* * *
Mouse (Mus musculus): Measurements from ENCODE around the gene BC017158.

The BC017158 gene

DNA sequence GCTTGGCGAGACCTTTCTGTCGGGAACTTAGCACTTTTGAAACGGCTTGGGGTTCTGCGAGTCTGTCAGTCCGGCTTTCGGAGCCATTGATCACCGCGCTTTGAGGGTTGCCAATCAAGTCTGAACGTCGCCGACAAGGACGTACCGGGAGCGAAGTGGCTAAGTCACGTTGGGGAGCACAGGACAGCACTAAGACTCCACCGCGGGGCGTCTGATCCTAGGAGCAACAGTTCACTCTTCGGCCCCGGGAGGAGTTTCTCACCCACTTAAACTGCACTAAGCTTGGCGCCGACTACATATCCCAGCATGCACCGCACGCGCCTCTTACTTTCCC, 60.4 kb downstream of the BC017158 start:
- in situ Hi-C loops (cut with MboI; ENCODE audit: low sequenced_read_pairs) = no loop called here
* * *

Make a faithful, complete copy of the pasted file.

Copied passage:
Mouse (Mus musculus): Measurements from ENCODE around the gene BC017158.

The BC017158 gene

DNA sequence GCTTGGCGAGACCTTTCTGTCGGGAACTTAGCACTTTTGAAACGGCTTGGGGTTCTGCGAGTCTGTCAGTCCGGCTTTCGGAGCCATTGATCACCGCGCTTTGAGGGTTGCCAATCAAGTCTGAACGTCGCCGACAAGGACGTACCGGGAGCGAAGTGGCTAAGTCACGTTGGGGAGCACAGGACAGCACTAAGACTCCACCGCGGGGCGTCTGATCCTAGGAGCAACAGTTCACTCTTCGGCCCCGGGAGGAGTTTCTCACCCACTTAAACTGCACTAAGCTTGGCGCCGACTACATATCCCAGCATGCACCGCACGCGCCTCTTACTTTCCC, 60.4 kb downstream of the BC017158 start:
- in situ Hi-C loops (cut with MboI; ENCODE audit: low sequenced_read_pairs) = no loop called here